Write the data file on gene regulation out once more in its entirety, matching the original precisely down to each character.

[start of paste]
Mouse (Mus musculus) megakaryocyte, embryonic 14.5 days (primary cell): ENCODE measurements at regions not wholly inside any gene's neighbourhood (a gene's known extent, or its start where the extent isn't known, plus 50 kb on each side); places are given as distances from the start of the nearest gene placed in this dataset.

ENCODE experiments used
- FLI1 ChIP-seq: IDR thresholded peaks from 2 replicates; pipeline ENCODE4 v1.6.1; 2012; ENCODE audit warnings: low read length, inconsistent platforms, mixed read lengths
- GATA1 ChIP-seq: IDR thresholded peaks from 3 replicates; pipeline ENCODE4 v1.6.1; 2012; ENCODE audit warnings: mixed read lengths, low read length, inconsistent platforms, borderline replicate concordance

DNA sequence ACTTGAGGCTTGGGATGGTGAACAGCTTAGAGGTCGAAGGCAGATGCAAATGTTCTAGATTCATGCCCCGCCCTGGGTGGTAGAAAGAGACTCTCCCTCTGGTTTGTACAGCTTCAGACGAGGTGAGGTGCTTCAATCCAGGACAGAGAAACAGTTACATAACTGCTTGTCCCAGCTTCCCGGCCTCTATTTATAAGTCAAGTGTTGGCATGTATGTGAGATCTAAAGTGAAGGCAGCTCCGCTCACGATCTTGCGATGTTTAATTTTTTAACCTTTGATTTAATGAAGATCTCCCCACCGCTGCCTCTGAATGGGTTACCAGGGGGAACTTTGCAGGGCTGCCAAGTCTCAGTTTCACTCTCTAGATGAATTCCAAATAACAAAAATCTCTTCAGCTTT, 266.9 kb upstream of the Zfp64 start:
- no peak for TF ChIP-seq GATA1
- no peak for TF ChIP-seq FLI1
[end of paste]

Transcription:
Mouse (Mus musculus) megakaryocyte, embryonic 14.5 days (primary cell): ENCODE measurements at regions not wholly inside any gene's neighbourhood (a gene's known extent, or its start where the extent isn't known, plus 50 kb on each side); places are given as distances from the start of the nearest gene placed in this dataset.

ENCODE experiments used
- FLI1 ChIP-seq: IDR thresholded peaks from 2 replicates; pipeline ENCODE4 v1.6.1; 2012; ENCODE audit warnings: low read length, inconsistent platforms, mixed read lengths
- GATA1 ChIP-seq: IDR thresholded peaks from 3 replicates; pipeline ENCODE4 v1.6.1; 2012; ENCODE audit warnings: mixed read lengths, low read length, inconsistent platforms, borderline replicate concordance

DNA sequence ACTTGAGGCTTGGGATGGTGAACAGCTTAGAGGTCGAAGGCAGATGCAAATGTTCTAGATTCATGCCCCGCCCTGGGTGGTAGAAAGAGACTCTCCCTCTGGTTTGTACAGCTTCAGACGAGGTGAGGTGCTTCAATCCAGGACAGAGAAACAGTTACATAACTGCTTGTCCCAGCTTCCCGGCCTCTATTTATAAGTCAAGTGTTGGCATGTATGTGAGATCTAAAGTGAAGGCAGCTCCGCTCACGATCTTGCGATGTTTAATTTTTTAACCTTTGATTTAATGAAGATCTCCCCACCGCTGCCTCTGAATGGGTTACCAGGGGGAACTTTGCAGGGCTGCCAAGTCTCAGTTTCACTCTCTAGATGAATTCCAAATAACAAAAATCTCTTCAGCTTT, 266.9 kb upstream of the Zfp64 start:
- no peak for TF ChIP-seq GATA1
- no peak for TF ChIP-seq FLI1